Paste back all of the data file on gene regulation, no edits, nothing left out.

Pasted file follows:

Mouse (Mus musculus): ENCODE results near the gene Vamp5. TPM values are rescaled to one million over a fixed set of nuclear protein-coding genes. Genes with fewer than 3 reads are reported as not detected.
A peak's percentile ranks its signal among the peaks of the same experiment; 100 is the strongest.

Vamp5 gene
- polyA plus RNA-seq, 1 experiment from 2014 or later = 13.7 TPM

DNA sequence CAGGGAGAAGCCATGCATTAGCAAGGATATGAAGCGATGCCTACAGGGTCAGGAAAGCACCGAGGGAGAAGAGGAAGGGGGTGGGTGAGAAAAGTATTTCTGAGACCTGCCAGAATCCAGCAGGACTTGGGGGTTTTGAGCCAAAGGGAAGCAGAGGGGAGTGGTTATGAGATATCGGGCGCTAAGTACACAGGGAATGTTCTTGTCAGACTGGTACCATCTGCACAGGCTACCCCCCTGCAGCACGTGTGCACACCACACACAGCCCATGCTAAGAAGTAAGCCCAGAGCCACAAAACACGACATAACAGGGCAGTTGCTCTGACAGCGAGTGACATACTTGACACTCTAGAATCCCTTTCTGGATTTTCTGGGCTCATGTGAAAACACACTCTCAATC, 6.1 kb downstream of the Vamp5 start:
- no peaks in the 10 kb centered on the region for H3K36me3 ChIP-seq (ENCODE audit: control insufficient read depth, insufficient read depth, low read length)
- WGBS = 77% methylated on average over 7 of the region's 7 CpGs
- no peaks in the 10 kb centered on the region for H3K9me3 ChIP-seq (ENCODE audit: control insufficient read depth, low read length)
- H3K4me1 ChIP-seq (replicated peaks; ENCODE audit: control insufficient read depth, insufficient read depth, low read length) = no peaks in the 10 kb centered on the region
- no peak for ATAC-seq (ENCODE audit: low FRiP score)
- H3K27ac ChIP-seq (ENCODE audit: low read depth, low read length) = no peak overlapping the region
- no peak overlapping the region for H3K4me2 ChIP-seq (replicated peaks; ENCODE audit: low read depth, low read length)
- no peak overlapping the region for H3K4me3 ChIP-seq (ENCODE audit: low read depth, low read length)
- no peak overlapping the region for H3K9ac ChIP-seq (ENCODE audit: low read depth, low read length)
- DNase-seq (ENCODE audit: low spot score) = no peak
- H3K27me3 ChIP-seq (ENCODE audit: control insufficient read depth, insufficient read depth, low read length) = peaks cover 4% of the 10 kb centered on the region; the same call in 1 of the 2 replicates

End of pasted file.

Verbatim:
Mouse (Mus musculus): ENCODE results near the gene Vamp5. TPM values are rescaled to one million over a fixed set of nuclear protein-coding genes. Genes with fewer than 3 reads are reported as not detected.
A peak's percentile ranks its signal among the peaks of the same experiment; 100 is the strongest.

Vamp5 gene
- polyA plus RNA-seq, 1 experiment from 2014 or later = 13.7 TPM

DNA sequence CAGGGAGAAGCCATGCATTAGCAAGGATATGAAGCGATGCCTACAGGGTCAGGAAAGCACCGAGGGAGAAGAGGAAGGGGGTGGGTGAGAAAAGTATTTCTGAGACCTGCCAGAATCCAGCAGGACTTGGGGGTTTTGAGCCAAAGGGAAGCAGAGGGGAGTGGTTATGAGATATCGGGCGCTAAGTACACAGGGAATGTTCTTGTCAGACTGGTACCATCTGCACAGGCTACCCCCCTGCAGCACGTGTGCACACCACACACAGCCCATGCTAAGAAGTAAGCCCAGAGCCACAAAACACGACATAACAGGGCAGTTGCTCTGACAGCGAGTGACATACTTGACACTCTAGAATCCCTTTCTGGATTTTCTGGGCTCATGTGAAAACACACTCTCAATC, 6.1 kb downstream of the Vamp5 start:
- no peaks in the 10 kb centered on the region for H3K36me3 ChIP-seq (ENCODE audit: control insufficient read depth, insufficient read depth, low read length)
- WGBS = 77% methylated on average over 7 of the region's 7 CpGs
- no peaks in the 10 kb centered on the region for H3K9me3 ChIP-seq (ENCODE audit: control insufficient read depth, low read length)
- H3K4me1 ChIP-seq (replicated peaks; ENCODE audit: control insufficient read depth, insufficient read depth, low read length) = no peaks in the 10 kb centered on the region
- no peak for ATAC-seq (ENCODE audit: low FRiP score)
- H3K27ac ChIP-seq (ENCODE audit: low read depth, low read length) = no peak overlapping the region
- no peak overlapping the region for H3K4me2 ChIP-seq (replicated peaks; ENCODE audit: low read depth, low read length)
- no peak overlapping the region for H3K4me3 ChIP-seq (ENCODE audit: low read depth, low read length)
- no peak overlapping the region for H3K9ac ChIP-seq (ENCODE audit: low read depth, low read length)
- DNase-seq (ENCODE audit: low spot score) = no peak
- H3K27me3 ChIP-seq (ENCODE audit: control insufficient read depth, insufficient read depth, low read length) = peaks cover 4% of the 10 kb centered on the region; the same call in 1 of the 2 replicates